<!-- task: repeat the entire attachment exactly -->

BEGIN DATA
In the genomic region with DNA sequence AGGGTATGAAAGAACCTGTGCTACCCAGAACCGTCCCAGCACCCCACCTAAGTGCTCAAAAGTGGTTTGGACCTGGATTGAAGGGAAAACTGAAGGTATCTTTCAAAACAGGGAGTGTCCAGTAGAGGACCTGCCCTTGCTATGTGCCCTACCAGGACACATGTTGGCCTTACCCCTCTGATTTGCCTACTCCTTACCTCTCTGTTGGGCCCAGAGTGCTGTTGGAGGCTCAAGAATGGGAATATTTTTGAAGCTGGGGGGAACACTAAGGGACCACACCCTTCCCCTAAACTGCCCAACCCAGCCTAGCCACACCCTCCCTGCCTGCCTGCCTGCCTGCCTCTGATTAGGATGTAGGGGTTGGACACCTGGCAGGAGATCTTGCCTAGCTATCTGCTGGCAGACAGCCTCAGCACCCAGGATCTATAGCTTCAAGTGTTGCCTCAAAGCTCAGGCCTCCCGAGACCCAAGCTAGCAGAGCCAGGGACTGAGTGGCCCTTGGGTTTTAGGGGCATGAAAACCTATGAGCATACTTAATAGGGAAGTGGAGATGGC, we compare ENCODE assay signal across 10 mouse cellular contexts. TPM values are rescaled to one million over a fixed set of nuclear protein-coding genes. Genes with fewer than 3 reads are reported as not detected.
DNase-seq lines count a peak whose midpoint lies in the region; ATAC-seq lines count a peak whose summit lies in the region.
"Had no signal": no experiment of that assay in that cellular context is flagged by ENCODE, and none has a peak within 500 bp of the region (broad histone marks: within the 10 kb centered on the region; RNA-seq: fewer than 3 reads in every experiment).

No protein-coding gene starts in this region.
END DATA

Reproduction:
In the genomic region with DNA sequence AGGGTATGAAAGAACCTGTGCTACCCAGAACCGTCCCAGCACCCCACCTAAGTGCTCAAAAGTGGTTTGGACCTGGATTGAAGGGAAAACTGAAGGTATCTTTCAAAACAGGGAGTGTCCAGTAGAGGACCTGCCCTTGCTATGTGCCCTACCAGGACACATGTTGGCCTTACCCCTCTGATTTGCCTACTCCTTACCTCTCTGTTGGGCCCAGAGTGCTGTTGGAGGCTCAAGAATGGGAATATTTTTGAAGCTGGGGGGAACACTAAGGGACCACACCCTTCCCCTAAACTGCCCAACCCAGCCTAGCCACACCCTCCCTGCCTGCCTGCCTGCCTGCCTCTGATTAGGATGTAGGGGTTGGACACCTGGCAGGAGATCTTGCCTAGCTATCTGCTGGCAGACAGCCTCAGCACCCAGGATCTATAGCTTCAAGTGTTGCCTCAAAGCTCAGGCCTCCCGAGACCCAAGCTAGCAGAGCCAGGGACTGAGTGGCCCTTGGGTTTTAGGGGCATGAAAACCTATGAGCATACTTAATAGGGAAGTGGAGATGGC, we compare ENCODE assay signal across 10 mouse cellular contexts. TPM values are rescaled to one million over a fixed set of nuclear protein-coding genes. Genes with fewer than 3 reads are reported as not detected.
DNase-seq lines count a peak whose midpoint lies in the region; ATAC-seq lines count a peak whose summit lies in the region.
"Had no signal": no experiment of that assay in that cellular context is flagged by ENCODE, and none has a peak within 500 bp of the region (broad histone marks: within the 10 kb centered on the region; RNA-seq: fewer than 3 reads in every experiment).

No protein-coding gene starts in this region.